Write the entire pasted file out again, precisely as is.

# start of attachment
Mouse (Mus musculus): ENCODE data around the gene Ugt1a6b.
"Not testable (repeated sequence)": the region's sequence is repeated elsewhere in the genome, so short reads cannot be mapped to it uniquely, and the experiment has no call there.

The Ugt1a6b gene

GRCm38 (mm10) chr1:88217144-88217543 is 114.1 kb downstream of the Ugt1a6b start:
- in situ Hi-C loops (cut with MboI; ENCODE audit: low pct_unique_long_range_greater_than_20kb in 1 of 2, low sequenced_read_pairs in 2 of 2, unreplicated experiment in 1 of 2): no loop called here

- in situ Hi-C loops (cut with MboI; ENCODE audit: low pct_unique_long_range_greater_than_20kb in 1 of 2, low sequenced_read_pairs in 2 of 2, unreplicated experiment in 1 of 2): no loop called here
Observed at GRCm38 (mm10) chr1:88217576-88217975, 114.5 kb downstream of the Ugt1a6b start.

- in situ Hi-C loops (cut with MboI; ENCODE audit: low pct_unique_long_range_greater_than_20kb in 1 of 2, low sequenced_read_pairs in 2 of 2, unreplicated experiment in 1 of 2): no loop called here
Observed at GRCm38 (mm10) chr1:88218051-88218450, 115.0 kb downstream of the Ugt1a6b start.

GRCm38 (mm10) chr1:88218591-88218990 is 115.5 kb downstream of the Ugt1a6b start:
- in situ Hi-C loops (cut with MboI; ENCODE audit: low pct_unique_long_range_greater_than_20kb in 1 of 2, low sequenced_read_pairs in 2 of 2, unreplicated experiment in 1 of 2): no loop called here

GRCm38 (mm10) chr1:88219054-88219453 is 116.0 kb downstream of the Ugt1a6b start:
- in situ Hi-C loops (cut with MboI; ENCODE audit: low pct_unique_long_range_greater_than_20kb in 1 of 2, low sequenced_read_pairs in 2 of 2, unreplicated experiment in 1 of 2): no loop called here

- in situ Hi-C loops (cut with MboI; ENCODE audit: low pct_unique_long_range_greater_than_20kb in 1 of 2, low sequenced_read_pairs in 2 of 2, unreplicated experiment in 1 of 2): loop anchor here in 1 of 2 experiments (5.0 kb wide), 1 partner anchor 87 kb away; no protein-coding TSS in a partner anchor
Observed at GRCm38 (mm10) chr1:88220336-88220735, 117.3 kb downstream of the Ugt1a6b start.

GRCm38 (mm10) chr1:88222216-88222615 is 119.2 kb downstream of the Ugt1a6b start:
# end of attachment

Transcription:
Mouse (Mus musculus): ENCODE data around the gene Ugt1a6b.
"Not testable (repeated sequence)": the region's sequence is repeated elsewhere in the genome, so short reads cannot be mapped to it uniquely, and the experiment has no call there.

The Ugt1a6b gene

GRCm38 (mm10) chr1:88217144-88217543 is 114.1 kb downstream of the Ugt1a6b start:
- in situ Hi-C loops (cut with MboI; ENCODE audit: low pct_unique_long_range_greater_than_20kb in 1 of 2, low sequenced_read_pairs in 2 of 2, unreplicated experiment in 1 of 2): no loop called here

- in situ Hi-C loops (cut with MboI; ENCODE audit: low pct_unique_long_range_greater_than_20kb in 1 of 2, low sequenced_read_pairs in 2 of 2, unreplicated experiment in 1 of 2): no loop called here
Observed at GRCm38 (mm10) chr1:88217576-88217975, 114.5 kb downstream of the Ugt1a6b start.

- in situ Hi-C loops (cut with MboI; ENCODE audit: low pct_unique_long_range_greater_than_20kb in 1 of 2, low sequenced_read_pairs in 2 of 2, unreplicated experiment in 1 of 2): no loop called here
Observed at GRCm38 (mm10) chr1:88218051-88218450, 115.0 kb downstream of the Ugt1a6b start.

GRCm38 (mm10) chr1:88218591-88218990 is 115.5 kb downstream of the Ugt1a6b start:
- in situ Hi-C loops (cut with MboI; ENCODE audit: low pct_unique_long_range_greater_than_20kb in 1 of 2, low sequenced_read_pairs in 2 of 2, unreplicated experiment in 1 of 2): no loop called here

GRCm38 (mm10) chr1:88219054-88219453 is 116.0 kb downstream of the Ugt1a6b start:
- in situ Hi-C loops (cut with MboI; ENCODE audit: low pct_unique_long_range_greater_than_20kb in 1 of 2, low sequenced_read_pairs in 2 of 2, unreplicated experiment in 1 of 2): no loop called here

- in situ Hi-C loops (cut with MboI; ENCODE audit: low pct_unique_long_range_greater_than_20kb in 1 of 2, low sequenced_read_pairs in 2 of 2, unreplicated experiment in 1 of 2): loop anchor here in 1 of 2 experiments (5.0 kb wide), 1 partner anchor 87 kb away; no protein-coding TSS in a partner anchor
Observed at GRCm38 (mm10) chr1:88220336-88220735, 117.3 kb downstream of the Ugt1a6b start.

GRCm38 (mm10) chr1:88222216-88222615 is 119.2 kb downstream of the Ugt1a6b start: